IDPwD 2022: Tim Ragg on how sports rescued him

Tim Ragg on how sports rescued him


IDPwD 2022: Tim Ragg on how sports rescued him

“If something’s impossible, make it possible,” says 35-year-old Tim Ragg.

It’s a life motto that has steered him well. When you discover Tim’s story, you realise the hard won wisdom of his words.  

Tim is one of many people Mable is celebrating this International Day of People with Disability (IDPwD). He is a dad of two and Captain of the West Tigers Physical Disability Rugby League (PDRL) team. He has also represented New Zealand in the PDRL World Cup and is something of a sporting jack of all trades. 

Prayer is a powerful thing 

Tim grew up in New Zealand and suffered a stroke when he was born. “I died for three minutes,” he reveals. Eventually, he was diagnosed with cerebral palsy. 

“I didn’t actually walk or talk until I was a little over 3 years old and of course, it was a struggle for my family. 

“My dad prayed for me, and then one day, I started walking and talking, just like that. So yeah, prayer does work, it’s a powerful thing,” Tim shares. 

Discovering a passion for sport 

Tim and his love for sports goes a long way back. In high school, at the age of 16, he started Special Olympics swimming, mainly as a way to get a break from the bullying he was experiencing at school, he says. 

It turns out he was a natural in the pool. Six years on, after winning swimming championships all over New Zealand, Tim was scouted for paralympics and decided to try his hand at discus throwing.

“I started doing discus, and then I ended up smashing the New Zealand discus record and I got chosen to represent New Zealand at the 2012 Paralympic Games in London.”

Rugby champion

The next chapter of Tim’s life saw him and his wife cross the Tasmin to move to Australia, where he has lived for over a decade now. Sport took a pause. 

But not for long. 

Tim plays rugby at Cabramatta Leagues Club

One day, when walking down the street, another scout spotted Tim’s sporting potential. This time for a different competition altogether!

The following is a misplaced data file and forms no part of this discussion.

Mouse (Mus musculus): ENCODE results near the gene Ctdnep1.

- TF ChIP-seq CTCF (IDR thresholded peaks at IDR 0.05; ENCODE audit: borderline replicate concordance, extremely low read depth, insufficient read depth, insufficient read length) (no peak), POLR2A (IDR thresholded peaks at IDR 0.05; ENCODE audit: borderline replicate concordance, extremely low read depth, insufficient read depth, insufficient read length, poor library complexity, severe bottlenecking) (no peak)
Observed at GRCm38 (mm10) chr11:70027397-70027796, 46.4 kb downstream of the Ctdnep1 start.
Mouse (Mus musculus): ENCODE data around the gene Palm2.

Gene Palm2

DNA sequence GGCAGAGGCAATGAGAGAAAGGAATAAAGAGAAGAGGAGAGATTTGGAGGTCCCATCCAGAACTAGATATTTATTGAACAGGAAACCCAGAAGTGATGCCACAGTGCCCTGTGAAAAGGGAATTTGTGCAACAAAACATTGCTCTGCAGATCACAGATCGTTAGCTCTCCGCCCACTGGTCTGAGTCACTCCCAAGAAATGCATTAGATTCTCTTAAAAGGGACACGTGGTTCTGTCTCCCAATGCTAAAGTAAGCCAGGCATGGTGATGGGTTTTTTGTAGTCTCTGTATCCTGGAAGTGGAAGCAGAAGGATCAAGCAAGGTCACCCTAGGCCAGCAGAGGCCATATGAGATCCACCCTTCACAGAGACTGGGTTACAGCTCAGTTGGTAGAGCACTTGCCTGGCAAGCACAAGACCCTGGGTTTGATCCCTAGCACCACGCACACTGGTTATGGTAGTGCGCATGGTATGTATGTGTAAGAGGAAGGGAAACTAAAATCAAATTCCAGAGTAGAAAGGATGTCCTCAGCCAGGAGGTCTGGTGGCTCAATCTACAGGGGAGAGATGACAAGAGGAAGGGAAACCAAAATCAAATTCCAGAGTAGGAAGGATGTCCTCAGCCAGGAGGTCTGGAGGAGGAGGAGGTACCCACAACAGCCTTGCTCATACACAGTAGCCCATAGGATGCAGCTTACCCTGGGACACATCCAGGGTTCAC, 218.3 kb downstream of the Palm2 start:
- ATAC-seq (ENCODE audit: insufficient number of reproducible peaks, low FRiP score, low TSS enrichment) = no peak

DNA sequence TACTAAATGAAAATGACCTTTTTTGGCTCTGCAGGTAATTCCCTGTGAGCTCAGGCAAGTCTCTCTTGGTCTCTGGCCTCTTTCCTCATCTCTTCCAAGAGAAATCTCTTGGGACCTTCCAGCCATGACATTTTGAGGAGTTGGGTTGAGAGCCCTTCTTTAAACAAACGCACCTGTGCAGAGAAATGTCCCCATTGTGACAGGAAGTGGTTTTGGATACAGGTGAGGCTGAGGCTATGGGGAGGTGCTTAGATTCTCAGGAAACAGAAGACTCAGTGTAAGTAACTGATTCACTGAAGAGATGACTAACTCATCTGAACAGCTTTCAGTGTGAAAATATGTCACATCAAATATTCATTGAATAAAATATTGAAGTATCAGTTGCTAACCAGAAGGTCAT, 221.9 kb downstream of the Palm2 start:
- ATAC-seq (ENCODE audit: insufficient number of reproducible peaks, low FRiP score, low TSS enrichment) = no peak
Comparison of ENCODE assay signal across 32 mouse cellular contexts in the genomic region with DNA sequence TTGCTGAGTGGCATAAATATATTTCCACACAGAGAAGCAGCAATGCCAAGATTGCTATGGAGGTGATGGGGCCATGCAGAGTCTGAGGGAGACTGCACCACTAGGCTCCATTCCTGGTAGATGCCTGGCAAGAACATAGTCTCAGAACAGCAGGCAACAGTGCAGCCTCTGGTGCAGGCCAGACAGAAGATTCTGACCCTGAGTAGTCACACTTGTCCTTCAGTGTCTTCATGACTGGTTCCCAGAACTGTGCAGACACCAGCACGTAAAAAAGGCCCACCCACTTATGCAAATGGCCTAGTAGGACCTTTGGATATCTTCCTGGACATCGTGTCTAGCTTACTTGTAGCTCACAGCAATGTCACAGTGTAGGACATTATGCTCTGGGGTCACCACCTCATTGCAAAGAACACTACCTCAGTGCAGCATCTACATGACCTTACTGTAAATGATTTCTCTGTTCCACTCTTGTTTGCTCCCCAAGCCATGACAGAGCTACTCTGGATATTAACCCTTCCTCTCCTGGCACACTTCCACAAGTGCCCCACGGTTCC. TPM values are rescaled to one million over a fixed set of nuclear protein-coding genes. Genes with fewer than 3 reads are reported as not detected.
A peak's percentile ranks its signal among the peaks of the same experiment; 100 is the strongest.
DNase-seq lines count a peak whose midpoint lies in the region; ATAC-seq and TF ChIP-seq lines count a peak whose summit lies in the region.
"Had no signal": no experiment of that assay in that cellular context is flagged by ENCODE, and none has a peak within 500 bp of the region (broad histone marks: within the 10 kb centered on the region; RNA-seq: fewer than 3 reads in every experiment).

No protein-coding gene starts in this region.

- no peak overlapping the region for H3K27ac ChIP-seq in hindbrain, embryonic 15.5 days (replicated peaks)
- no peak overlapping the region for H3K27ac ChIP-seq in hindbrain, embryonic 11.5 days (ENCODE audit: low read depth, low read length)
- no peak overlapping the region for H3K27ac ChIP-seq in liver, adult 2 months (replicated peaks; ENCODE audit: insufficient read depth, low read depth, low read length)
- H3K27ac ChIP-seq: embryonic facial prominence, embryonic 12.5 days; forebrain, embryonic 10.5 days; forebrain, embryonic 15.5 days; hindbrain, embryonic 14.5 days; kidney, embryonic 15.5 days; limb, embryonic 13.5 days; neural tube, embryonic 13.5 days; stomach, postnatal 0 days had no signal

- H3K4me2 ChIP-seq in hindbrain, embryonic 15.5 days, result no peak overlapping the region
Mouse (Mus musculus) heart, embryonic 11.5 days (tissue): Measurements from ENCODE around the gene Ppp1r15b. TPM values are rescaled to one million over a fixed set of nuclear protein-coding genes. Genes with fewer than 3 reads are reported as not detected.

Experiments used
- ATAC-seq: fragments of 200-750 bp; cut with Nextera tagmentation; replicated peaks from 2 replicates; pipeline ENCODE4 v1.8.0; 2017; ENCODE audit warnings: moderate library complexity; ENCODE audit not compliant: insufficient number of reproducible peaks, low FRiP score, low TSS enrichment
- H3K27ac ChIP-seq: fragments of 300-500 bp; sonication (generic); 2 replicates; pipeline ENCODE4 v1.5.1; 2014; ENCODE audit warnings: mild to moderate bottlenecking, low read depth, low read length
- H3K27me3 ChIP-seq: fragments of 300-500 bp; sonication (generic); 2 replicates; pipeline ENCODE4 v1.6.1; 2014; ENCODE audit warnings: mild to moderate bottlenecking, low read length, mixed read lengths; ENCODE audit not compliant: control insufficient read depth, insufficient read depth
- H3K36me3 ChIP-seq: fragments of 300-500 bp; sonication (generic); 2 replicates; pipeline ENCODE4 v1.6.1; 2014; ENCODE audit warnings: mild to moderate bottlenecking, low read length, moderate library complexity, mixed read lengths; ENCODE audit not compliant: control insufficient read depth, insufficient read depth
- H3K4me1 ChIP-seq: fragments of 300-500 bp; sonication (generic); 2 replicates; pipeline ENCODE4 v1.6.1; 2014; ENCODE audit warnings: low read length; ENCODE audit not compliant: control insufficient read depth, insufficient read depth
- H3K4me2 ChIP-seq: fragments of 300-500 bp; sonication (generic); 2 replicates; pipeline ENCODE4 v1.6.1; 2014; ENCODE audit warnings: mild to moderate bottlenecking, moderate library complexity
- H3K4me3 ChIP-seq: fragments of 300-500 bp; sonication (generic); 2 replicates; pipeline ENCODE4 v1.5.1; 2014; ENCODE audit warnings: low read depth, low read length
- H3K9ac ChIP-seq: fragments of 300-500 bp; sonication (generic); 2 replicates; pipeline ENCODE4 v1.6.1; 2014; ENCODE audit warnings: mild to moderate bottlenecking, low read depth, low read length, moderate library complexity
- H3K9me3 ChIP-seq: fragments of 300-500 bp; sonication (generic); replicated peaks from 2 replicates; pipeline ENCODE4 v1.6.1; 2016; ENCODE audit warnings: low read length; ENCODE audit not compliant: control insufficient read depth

“He said, ‘Come and try the sport out’. So I did, and I fell in love with it,” says Tim.

That sport was Physical Disability Rugby League (PDRL) – an adaptation of rugby league for people with physical disability. Long story short, Tim is now Captain of the PDRL West Tigers team and has represented New Zealand at the World Cup playing PDRL in 2022.

Tim joins talk show hosts on The Pacific Sports Show.

Tim was also featured on The Pacific Sports Show ahead of the World Cup.

“To be completely honest,” Tim adds, “I was rescued by sports. If it hadn’t been for sports, I wouldn’t be where I am today, I would be in a lot of trouble.”

Advocacy through representation

Tim recalls a heartwarming moment at the recent PDRL World Cup finals in the UK. “At the end of the match, a dad with his ten-year-old son, who also has cerebral palsy, approached me. He told me his son had been following my World Cup journey,” Tim says. 

“He said to me, ‘Are you able to maybe talk to him?’” 

Tim introduced himself to the young fan. “I took my boot off, signed it and gave it to him,” he says. 

Support behind the success  

Tim celebrates victory at Physical Disability Rugby League World Cup.

Like all success stories, Tim acknowledges the importance of support to achieve his sporting goals (which has also included representing New Zealand in rowing, we should mention!). Support he’s received not only from family and friends, but also through Mable.

Receiving the Mable Community Grant enabled him to train hard and compete in the PDRL World Cup.  

“I also had the ongoing support of my support worker on Mable, who not only encouraged me every step of the way, but was alongside me at the gym, and the physio, in preparation for the Cup.

“Everything that he’s done, it’s been absolutely fantastic,” says Tim. 

Read some of our other incredible stories for IDPwD 2022:

  1. Penny: IDPwD 2022: “I’m a person with disability — not a disabled person”
  2. Caitlin: IDPwD 2022: “I think I’m as smart and talented as anyone else”
  3. Kathy: IDPwD 2022: “Autistic adults are everywhere, they are creative, have relationships, and run businesses”

Check out our Facebook and Instagram pages to see how Mable is celebrating the International Day of People with Disability.